Introduction to Elixir

Why Elixir

Now we create almost all our applications or websites using Ruby. Ruby has many advantages like elegant syntax, fast development, a lot of free libraries (gems) that can be used to solve almost any task. With this, it has some disadvantages: it is considered one of the slowest languages, it consumes a lot of system resources, it has bad concurrency implementation.

Elixir on the other hand is free of this disadvantages: it is fast, it is light, and it has amazing concurrency. What about syntax? If you are used to Ruby – Elixir will look very familiar. Also Elixir with its frameworks promise to have compared development speed to Ruby development speed.

What is Elixir

 José ValimElixir was created by José Valim, ex-member of the Rails core team. José took Erlang language, mixed it with Ruby syntax and gets this ambitious Elixir.

Main differences between Ruby and Elixir

  • Elixir is a compiled language. Its code compiled to Erlang byte code and runs by Erlang VM. This means that Elixir has inherited all the Erlang advantages.
    What is Erlang?
    As we know from Erlang home page – Erlang is a programming language used to build massively scalable soft real-time systems with requirements on high availability. Some of its uses are in telecoms, banking, e-commerce, computer telephony and instant messaging. Erlang’s runtime system has built-in support for concurrency, distribution and fault tolerance.
  • Elixir is a functional language. It has no classes, only modules with module functions.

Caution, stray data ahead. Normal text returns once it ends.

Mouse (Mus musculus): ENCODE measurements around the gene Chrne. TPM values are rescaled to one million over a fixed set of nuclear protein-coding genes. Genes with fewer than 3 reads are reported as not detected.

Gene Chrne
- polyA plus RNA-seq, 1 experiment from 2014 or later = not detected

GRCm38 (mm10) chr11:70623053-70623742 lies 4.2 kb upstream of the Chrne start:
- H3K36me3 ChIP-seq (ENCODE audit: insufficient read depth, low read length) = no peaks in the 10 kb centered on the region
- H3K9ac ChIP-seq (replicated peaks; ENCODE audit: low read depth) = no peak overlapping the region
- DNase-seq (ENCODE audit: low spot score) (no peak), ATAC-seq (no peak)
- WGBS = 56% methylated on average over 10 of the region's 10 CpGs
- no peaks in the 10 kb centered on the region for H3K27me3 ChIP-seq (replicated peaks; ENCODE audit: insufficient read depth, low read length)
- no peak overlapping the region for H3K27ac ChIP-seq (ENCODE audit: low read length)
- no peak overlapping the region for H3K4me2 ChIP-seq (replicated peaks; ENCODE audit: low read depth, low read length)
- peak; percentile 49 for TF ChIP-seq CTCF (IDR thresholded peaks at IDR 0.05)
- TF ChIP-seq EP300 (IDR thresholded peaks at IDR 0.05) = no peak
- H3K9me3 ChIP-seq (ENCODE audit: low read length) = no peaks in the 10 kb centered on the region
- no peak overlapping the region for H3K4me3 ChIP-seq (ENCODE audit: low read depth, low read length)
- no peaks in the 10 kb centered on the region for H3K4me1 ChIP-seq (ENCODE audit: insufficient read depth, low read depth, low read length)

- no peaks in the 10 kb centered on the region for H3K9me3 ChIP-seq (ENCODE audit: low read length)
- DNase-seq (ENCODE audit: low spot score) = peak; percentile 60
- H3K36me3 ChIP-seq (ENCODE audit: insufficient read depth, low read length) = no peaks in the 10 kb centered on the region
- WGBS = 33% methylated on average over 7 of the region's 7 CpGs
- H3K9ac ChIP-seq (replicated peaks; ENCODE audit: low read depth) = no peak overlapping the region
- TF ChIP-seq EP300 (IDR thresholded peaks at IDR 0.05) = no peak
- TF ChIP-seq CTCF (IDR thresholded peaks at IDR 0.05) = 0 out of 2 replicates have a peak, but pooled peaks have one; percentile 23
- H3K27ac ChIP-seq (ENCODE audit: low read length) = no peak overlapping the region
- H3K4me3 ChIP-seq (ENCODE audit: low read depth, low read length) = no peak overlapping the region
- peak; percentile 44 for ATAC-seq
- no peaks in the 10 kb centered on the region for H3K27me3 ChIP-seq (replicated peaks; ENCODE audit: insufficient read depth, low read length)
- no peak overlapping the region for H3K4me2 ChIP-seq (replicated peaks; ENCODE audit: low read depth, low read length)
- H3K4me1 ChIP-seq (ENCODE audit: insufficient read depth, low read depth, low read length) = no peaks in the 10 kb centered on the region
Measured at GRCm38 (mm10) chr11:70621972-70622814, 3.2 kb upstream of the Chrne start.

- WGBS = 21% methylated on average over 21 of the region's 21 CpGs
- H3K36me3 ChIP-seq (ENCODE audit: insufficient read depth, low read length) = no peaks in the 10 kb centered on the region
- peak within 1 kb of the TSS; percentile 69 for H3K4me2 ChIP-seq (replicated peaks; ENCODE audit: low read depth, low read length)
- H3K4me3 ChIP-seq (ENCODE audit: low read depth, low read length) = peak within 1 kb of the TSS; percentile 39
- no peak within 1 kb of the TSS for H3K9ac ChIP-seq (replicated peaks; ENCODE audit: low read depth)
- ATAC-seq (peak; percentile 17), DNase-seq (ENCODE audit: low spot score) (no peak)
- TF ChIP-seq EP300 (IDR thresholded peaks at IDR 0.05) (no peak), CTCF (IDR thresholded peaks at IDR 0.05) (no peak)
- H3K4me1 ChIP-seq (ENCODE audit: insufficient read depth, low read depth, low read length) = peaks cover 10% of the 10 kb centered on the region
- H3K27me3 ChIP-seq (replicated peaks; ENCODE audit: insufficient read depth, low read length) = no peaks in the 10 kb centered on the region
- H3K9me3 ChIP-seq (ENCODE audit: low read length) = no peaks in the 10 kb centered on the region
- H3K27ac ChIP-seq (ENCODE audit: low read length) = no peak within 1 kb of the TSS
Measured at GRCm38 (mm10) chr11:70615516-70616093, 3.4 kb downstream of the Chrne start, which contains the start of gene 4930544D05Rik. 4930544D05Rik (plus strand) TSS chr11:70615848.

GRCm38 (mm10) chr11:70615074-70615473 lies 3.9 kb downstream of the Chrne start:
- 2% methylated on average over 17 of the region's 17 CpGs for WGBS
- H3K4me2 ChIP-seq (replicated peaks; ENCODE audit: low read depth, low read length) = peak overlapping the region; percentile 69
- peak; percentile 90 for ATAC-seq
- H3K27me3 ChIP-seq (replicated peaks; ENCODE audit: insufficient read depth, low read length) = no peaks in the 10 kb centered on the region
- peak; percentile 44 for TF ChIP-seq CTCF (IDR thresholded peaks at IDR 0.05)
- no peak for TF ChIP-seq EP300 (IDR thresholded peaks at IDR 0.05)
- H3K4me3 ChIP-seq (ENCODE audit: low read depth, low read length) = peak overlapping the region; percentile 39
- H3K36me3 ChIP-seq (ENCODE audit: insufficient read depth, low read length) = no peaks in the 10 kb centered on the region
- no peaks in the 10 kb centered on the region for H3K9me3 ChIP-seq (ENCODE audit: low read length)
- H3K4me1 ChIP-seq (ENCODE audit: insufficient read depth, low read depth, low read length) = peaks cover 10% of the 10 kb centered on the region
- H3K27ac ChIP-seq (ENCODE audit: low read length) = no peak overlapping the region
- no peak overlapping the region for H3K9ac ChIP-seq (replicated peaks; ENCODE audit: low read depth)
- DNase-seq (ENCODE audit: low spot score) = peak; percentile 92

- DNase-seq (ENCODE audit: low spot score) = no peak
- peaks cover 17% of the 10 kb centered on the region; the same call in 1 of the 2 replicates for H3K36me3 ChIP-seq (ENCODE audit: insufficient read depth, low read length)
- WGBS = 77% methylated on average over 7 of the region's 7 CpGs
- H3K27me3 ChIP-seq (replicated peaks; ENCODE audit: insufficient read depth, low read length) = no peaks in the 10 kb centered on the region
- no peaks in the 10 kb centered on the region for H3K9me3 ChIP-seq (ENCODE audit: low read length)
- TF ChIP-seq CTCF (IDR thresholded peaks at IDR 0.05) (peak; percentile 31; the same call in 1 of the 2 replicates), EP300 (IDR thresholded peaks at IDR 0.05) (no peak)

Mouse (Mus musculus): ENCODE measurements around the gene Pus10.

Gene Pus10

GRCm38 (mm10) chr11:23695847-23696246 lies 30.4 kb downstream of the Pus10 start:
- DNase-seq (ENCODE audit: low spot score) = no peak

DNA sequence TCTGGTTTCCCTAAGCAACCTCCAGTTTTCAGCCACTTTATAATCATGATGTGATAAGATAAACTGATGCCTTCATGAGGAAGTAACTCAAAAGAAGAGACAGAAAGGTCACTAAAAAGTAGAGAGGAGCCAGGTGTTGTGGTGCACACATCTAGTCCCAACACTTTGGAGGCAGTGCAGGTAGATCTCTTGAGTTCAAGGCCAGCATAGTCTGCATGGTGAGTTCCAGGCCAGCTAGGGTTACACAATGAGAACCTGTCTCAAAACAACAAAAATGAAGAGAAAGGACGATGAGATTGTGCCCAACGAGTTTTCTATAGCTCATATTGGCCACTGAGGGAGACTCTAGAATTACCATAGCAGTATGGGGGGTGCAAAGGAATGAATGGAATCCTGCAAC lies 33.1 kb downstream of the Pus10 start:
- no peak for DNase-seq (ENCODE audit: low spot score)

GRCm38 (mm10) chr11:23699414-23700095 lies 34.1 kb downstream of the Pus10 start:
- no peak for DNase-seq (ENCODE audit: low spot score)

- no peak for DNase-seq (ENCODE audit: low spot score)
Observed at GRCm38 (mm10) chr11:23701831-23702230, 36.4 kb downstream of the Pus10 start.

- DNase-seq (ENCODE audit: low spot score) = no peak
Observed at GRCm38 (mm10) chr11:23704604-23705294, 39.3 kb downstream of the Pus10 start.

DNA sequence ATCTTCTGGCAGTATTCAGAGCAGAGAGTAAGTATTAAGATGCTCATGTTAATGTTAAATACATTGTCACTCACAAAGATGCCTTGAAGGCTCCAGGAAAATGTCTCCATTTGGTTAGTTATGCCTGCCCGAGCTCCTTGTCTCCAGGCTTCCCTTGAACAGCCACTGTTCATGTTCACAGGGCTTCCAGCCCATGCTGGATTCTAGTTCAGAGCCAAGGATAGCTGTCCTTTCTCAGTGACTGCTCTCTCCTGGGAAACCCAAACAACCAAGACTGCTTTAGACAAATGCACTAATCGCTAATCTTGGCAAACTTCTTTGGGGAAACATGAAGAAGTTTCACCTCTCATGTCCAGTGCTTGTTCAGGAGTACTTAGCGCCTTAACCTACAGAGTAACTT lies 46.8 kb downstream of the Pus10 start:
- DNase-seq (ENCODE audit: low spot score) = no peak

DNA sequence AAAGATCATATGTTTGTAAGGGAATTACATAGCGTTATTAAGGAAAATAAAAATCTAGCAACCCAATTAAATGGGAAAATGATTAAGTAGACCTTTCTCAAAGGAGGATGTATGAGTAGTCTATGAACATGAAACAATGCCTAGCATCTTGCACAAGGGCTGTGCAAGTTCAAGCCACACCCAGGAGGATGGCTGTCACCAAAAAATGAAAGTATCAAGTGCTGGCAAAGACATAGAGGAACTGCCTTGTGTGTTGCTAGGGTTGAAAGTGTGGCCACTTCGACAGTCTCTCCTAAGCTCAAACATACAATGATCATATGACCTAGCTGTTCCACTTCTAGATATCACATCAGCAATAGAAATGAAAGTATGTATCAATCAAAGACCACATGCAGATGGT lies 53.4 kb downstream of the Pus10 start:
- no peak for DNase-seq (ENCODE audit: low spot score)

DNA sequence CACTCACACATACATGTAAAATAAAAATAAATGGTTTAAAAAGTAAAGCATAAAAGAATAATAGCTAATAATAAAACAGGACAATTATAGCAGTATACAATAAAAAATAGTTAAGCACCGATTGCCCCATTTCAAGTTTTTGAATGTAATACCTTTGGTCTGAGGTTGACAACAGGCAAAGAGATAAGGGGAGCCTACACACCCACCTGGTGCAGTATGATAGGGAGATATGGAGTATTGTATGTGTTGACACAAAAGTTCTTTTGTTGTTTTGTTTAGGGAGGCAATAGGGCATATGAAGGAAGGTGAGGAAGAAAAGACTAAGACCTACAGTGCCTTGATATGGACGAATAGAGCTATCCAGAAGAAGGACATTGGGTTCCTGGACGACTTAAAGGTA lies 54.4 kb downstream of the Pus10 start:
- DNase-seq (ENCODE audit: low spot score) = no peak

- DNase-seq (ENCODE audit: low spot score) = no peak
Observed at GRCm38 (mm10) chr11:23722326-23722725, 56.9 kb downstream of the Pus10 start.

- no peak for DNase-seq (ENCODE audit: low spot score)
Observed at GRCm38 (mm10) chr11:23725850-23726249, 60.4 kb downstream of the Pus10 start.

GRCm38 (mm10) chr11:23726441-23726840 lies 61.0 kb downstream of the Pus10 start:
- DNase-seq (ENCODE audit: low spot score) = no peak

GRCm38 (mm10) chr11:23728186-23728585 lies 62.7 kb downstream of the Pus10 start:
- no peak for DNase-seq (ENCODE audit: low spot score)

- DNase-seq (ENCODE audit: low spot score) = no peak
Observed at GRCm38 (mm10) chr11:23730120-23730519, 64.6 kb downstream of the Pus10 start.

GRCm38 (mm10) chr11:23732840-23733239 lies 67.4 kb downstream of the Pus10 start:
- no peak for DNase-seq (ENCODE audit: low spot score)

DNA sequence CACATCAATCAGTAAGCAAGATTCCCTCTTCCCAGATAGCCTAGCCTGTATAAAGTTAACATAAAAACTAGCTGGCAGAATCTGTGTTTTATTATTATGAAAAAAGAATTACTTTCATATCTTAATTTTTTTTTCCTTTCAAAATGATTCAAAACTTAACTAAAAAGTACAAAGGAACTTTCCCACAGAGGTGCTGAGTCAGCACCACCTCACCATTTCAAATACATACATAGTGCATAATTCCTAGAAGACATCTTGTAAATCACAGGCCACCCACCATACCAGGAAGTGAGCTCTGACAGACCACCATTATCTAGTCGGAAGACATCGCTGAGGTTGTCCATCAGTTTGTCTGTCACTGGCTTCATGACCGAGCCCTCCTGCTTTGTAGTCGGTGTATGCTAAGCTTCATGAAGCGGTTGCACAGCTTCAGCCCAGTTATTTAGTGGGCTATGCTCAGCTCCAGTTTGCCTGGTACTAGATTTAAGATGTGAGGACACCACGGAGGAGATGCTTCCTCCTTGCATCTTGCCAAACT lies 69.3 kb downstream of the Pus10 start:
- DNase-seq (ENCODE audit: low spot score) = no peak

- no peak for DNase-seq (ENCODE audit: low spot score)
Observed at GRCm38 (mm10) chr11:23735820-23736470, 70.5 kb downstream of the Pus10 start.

Ruby example (OOP style)

    class Concat
      attr_reader :value
      def initialize(value)
        @value = value
      def join(another_value)
        value + another_value
    irb> => "Yo!!!"

    Elixir example

    defmodule Concat do
      def join(value, another_value) do
        value <> another_value
    iex> Concat.join("Yo", "!!!")
    iex> "Yo!!!"

  • Elixir inherited Erlangs pattern matching

    Ruby `=` operator is called assign operator

    irb> a = 1
     => 1 
    irb> a, b = 2, 3
     => [2, 3] 
    irb> 1 = 1
    => SyntaxError...

    Elixir `=` operator is called pattern match operator. And you can assign values or assign-when-match with it.

    iex> a = 1
    iex> [a, b] = [1, 2]
    [1, 2]
    iex> 1 = 1
    iex> {:ok, message} = {:ok, "Success"}
    {:ok, "Success"}
    iex> message
    iex> {:ok, message} = {:error, "Error"}
    ** (MatchError) ...

  • Elixir has functions rarity (Erlang feature). Any Elixir module can have multiple functions with the same name. Which one will be used is determined with the help of pattern matching